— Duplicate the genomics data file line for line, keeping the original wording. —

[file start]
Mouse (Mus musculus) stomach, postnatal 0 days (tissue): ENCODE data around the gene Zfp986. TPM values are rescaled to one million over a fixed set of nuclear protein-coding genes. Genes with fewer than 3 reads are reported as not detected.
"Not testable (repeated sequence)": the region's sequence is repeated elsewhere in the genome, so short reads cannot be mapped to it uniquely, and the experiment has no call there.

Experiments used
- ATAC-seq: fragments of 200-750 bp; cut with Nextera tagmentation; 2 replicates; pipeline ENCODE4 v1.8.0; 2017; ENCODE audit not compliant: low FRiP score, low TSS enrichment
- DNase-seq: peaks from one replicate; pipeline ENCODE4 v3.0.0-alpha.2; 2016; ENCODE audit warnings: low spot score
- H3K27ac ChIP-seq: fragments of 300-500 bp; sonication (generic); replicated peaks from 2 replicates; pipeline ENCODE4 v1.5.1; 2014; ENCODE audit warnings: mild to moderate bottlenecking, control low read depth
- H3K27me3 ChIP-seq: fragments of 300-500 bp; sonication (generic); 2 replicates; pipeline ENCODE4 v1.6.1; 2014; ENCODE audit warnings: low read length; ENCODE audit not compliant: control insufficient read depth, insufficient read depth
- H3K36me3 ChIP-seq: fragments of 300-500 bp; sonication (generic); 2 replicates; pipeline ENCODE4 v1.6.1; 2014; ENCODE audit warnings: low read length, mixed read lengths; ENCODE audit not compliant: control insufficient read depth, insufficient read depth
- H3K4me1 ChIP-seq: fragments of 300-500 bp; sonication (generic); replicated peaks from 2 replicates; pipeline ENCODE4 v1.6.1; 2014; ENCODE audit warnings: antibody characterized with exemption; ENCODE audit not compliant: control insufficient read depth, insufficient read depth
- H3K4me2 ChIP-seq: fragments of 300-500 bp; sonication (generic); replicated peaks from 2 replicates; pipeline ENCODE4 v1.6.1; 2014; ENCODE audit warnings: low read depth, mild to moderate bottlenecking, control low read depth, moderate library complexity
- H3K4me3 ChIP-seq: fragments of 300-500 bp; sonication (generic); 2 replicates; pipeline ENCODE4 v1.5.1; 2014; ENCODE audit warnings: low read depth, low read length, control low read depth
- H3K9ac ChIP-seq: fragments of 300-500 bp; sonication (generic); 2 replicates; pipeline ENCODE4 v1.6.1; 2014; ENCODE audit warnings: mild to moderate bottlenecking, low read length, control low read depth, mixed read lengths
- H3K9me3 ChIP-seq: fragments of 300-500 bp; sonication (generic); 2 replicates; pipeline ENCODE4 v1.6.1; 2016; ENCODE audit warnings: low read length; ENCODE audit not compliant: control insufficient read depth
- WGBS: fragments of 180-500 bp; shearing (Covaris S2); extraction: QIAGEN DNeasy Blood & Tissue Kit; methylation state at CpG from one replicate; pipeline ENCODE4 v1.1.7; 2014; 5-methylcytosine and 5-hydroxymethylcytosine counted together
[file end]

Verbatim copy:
Mouse (Mus musculus) stomach, postnatal 0 days (tissue): ENCODE data around the gene Zfp986. TPM values are rescaled to one million over a fixed set of nuclear protein-coding genes. Genes with fewer than 3 reads are reported as not detected.
"Not testable (repeated sequence)": the region's sequence is repeated elsewhere in the genome, so short reads cannot be mapped to it uniquely, and the experiment has no call there.

Experiments used
- ATAC-seq: fragments of 200-750 bp; cut with Nextera tagmentation; 2 replicates; pipeline ENCODE4 v1.8.0; 2017; ENCODE audit not compliant: low FRiP score, low TSS enrichment
- DNase-seq: peaks from one replicate; pipeline ENCODE4 v3.0.0-alpha.2; 2016; ENCODE audit warnings: low spot score
- H3K27ac ChIP-seq: fragments of 300-500 bp; sonication (generic); replicated peaks from 2 replicates; pipeline ENCODE4 v1.5.1; 2014; ENCODE audit warnings: mild to moderate bottlenecking, control low read depth
- H3K27me3 ChIP-seq: fragments of 300-500 bp; sonication (generic); 2 replicates; pipeline ENCODE4 v1.6.1; 2014; ENCODE audit warnings: low read length; ENCODE audit not compliant: control insufficient read depth, insufficient read depth
- H3K36me3 ChIP-seq: fragments of 300-500 bp; sonication (generic); 2 replicates; pipeline ENCODE4 v1.6.1; 2014; ENCODE audit warnings: low read length, mixed read lengths; ENCODE audit not compliant: control insufficient read depth, insufficient read depth
- H3K4me1 ChIP-seq: fragments of 300-500 bp; sonication (generic); replicated peaks from 2 replicates; pipeline ENCODE4 v1.6.1; 2014; ENCODE audit warnings: antibody characterized with exemption; ENCODE audit not compliant: control insufficient read depth, insufficient read depth
- H3K4me2 ChIP-seq: fragments of 300-500 bp; sonication (generic); replicated peaks from 2 replicates; pipeline ENCODE4 v1.6.1; 2014; ENCODE audit warnings: low read depth, mild to moderate bottlenecking, control low read depth, moderate library complexity
- H3K4me3 ChIP-seq: fragments of 300-500 bp; sonication (generic); 2 replicates; pipeline ENCODE4 v1.5.1; 2014; ENCODE audit warnings: low read depth, low read length, control low read depth
- H3K9ac ChIP-seq: fragments of 300-500 bp; sonication (generic); 2 replicates; pipeline ENCODE4 v1.6.1; 2014; ENCODE audit warnings: mild to moderate bottlenecking, low read length, control low read depth, mixed read lengths
- H3K9me3 ChIP-seq: fragments of 300-500 bp; sonication (generic); 2 replicates; pipeline ENCODE4 v1.6.1; 2016; ENCODE audit warnings: low read length; ENCODE audit not compliant: control insufficient read depth
- WGBS: fragments of 180-500 bp; shearing (Covaris S2); extraction: QIAGEN DNeasy Blood & Tissue Kit; methylation state at CpG from one replicate; pipeline ENCODE4 v1.1.7; 2014; 5-methylcytosine and 5-hydroxymethylcytosine counted together